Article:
But either way, in most cases, the best I have managed thus far is to notice when a bias has been triggered and then make a mental note to work on that later.

Then I go home and meditate in a very specific way. I call it “becoming a blank canvas.”

What I mean by this is that I ask myself these questions:

  • What if I could forget everything I’ve ever learned about all the things that separate us?
  • What if I no longer saw skin color or gender or age or occupation or size or shape or any of those sorts of things?
  • What if, when I looked out at the world, all I saw was other beings, with absolutely no preconceived beliefs or biases?

Well, I think that would be just wonderful. Amazing. Miraculous, really.

And here is the real kicker question:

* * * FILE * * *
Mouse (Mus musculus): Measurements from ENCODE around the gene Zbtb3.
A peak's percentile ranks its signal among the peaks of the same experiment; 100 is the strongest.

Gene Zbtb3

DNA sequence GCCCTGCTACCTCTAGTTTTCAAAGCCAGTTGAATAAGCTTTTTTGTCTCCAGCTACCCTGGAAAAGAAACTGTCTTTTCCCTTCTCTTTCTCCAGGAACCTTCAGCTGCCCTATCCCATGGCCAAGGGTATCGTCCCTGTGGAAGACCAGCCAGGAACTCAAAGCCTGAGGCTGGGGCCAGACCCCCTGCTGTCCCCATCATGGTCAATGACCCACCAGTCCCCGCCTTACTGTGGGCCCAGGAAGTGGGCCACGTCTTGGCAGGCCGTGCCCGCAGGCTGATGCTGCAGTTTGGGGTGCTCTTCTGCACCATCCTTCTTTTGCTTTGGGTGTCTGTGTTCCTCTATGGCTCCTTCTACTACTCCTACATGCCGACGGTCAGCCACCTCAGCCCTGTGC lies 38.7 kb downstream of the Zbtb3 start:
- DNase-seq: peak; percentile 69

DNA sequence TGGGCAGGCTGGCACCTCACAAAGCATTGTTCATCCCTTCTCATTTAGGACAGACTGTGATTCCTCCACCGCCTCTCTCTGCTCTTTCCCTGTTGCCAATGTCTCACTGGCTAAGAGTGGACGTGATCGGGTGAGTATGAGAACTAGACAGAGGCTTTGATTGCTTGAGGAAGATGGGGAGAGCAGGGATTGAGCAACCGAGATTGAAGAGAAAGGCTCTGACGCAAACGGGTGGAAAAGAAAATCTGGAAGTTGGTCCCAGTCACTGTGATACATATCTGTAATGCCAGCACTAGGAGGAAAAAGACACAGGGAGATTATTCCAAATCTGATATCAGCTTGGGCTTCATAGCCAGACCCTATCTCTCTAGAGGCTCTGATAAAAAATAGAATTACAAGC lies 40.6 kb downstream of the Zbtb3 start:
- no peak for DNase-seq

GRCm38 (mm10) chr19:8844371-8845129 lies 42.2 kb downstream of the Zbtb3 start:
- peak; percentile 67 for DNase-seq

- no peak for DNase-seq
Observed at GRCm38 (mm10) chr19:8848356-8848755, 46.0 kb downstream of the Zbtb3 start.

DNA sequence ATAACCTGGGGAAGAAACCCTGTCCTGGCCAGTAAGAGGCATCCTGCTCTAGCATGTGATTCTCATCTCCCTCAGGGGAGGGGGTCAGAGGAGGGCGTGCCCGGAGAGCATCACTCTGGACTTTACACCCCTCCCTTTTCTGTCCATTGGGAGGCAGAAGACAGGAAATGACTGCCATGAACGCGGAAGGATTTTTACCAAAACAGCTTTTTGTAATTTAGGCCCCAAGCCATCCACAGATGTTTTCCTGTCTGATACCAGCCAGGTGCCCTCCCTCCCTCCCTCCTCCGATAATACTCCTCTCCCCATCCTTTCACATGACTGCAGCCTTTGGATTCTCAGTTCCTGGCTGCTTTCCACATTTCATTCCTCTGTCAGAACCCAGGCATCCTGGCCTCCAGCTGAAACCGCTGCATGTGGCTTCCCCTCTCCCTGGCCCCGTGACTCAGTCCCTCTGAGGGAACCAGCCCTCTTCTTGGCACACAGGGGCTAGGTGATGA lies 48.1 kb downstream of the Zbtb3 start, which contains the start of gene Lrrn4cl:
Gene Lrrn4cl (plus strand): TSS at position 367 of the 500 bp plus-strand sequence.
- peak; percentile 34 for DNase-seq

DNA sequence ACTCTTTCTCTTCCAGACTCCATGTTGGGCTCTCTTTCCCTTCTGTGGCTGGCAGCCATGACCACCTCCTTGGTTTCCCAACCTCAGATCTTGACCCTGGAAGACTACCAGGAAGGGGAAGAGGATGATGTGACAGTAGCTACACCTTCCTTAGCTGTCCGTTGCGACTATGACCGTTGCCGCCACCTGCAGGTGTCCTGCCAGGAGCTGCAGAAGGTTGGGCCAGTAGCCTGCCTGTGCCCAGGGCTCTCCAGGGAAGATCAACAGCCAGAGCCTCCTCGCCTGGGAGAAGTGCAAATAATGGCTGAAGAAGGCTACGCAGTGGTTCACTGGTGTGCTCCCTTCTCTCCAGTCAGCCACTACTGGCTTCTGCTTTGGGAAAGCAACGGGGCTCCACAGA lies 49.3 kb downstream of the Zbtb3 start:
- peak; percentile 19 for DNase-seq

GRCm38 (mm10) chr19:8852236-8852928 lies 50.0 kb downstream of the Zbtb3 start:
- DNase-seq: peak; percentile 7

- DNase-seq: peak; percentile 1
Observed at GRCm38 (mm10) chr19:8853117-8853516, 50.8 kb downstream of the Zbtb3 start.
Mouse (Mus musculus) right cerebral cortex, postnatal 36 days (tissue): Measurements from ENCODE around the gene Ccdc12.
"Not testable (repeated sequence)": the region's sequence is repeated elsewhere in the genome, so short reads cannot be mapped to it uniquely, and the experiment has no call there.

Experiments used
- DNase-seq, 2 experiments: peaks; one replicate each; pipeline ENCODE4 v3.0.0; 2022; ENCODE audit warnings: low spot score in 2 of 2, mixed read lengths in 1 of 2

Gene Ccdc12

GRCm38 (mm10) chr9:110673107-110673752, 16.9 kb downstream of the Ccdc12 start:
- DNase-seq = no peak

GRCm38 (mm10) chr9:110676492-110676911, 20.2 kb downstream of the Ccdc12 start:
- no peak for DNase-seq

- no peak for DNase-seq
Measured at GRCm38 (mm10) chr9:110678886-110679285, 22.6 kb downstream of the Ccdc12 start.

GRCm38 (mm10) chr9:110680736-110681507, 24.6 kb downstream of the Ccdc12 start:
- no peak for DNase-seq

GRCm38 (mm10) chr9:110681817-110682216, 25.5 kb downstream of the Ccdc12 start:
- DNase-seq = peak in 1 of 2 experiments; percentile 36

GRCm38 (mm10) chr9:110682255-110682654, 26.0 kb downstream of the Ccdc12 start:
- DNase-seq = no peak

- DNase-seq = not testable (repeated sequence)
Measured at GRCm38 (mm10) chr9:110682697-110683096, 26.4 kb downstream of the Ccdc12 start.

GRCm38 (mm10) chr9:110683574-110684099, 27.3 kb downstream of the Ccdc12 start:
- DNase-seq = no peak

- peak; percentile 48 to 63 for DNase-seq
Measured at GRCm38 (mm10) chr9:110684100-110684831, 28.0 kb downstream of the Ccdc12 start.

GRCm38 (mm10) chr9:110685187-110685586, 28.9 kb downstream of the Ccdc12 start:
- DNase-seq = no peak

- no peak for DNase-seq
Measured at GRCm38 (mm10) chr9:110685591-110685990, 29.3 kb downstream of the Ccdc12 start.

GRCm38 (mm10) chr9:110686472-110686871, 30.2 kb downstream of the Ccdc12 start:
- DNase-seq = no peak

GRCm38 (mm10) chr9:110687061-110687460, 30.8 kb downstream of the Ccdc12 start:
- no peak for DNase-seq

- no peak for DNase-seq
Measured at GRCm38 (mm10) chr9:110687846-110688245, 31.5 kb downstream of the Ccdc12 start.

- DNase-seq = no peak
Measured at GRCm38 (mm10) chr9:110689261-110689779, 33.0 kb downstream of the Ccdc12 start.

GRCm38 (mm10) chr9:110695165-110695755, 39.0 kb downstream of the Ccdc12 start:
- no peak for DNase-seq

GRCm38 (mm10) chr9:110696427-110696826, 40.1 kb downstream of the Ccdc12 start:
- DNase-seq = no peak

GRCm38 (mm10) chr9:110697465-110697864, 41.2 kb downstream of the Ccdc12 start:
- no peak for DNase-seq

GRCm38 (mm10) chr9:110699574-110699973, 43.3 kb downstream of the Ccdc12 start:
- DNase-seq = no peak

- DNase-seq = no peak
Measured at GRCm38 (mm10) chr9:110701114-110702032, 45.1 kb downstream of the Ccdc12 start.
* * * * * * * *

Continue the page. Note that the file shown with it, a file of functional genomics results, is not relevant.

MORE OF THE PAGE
• What if, when I looked in at myself, I could achieve all of the same?

Wow. That would truly be like hitting the “reset” button on my whole experience of living my life.

It would mean openness and connection would be my defaults rather than fear and suspicion. It would give me the chance to truly make the most of each day, rather than spending so much time and energy that could be better used elsewhere wrestling back beliefs and biases that serve none of us.

It would mean I could really see people as beings, not as descriptive lists of better than/worse than.

It would mean I might finally become a me I can really be proud and happy and grateful to be.

For all of these reasons and so many more, I am really keen to learn how to do this.

At this point, I have just been lightly practicing “becoming a blank canvas” during my daily meditations. During these times, when I am typically in between sleep and waking anyway, I find my mind is more willing to give it a go, rather than fighting me every inch of the way.

This is a very good thing, because I have also lately realized these preconceived beliefs don’t just keep me separate and scared in the presence of other beings. They have the exact same effect on my connection with myself.

Here is a real-life example: